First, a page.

While dealing with death, you need strategies for coping with the passing of a loved one. My coping skills were therapy sessions with my psychologist, having something to look forward to, and doing something new. All three helped me to move on with my life.
I knew, without a doubt, that I would be dealing with grief as a widow by the time I was forty. My husband's health issues turned his heart into a ticking time bomb and when that time bomb did explode, I had to adjust my life to one without Larry.
After suffering from depression for many years, I had finally realized that I needed help. I started therapy sessions with a psychologist about a month before Larry died. When that time had come, I was grateful that I already had someone I could talk with about the feelings and questions I had about his death. Larry had been driving a truck for his employer when a passerby stopped to see if he needed assistance since the truck was parked at the side of the road. Larry was alone in the truck slumped over to his right side. An ambulance was called to the scene but the EMTs could not revive him.
I had several questions about what Larry may have gone through during the last moments of his life. Did he have a heart attack or stroke? Was he in much pain and for how long? What were his last thoughts? Did he even think of me and our two daughters? Why was he alone?
For a few month after Larry died, I felt so alone...he was never coming home again. I felt guilty, too, for not being with him because I knew that I could have gotten help to him quicker. I would go to a local fast food restaurant to read for hours and have a meal so that I wouldn't have to be at home without him there. Thankfully, there was something that I was looking forward to that I knew would help ease my heartache.
Casting call was coming up pretty soon for a theater production at the local junior college. I had previously volunteered my sewing talent for costuming other shows there. I was at my personal best making and altering costumes, assisting the actors with dressing for their characters, and yes, even acting in a few small roles. It was a thrill to see the costumes that I had made up on the stage for all to see.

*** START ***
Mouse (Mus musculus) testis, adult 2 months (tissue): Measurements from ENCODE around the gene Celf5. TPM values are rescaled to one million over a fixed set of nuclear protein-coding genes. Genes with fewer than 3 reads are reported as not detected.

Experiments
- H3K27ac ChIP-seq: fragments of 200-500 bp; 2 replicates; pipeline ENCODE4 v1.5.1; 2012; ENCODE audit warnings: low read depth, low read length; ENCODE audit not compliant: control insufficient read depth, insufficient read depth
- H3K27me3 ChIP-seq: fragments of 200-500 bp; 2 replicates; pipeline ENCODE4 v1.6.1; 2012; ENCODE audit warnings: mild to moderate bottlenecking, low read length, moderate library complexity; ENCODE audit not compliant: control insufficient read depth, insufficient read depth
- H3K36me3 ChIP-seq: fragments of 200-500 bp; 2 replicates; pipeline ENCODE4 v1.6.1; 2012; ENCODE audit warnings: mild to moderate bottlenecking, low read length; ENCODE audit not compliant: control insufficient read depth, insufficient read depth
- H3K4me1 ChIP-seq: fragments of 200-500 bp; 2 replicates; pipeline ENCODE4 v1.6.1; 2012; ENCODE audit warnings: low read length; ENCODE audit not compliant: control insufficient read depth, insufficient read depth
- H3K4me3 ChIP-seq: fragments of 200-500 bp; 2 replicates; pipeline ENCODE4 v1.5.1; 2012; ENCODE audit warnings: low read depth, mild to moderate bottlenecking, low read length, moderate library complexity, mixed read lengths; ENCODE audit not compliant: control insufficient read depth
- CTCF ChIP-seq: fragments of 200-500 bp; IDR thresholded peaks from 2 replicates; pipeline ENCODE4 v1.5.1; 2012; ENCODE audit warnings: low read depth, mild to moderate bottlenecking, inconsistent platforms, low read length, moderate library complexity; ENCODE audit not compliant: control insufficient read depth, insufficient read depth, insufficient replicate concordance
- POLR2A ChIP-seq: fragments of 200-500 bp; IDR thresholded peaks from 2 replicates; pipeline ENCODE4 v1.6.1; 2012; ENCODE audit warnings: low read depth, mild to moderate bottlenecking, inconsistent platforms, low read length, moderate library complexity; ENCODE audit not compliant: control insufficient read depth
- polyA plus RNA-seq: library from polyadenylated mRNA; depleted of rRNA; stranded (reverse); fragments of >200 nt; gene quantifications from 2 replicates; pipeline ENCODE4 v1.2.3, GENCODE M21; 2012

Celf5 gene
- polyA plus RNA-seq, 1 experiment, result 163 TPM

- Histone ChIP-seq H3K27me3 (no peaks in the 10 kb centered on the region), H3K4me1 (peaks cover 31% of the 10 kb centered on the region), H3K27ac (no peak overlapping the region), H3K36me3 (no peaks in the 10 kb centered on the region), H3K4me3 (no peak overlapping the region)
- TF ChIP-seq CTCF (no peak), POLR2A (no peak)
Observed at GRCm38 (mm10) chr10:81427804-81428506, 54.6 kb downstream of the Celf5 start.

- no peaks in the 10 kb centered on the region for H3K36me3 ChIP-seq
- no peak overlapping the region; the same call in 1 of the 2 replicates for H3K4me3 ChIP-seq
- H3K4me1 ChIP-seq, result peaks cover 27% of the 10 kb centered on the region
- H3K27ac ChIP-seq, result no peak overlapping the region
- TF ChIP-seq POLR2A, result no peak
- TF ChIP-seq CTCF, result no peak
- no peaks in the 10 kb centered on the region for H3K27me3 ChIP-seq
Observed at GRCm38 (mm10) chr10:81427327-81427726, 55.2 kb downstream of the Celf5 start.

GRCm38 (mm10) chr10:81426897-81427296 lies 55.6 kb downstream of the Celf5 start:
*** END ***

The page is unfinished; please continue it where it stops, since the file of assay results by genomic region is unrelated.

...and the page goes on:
The first show I worked on after Larry died was The Glass Menagerie. While working on that show, I was able to concentrate on doing something that I loved instead of being in my own "coffin" of grief. I was once again among the living. After a few months of rehearsals and productions, I was ready to do something new.
For a short time, I tossed around the idea of opening a sewing and alterations shop. I discussed this idea with my psychologist and she suggested that if I felt good about it, to go ahead and follow through with it. I had set aside enough money to be able to rent a small space that had plenty of people traffic, have a cutting table and small dressing room built, and have a little bit left over for any sewing supplies I would need. I already had a sewing machine, desk, iron, and ironing board. After I got everything set up, The Sewing Basket was open for business.
I realized that opening the shop was the best medicine for me at that time. I was in contact with people every day and became plenty busy with the sewing and alterations I did for my customers. I was beginning to come around to being my "normal" self again, and not just depressed and missing someone who had been a part of my life for just over seventeen years.
Having to live without my husband after he died was a long but bearable journey. If I hadn't continued the therapy sessions, I believe that I would have become more deeply depressed than I already was. If it weren't for me using my long-established sewing talent in creative and profitable outlets, I would have allowed myself to be more isolated, too. These were important coping skills for me during my early months of coping with the passing of my loved one.Joan Borysenko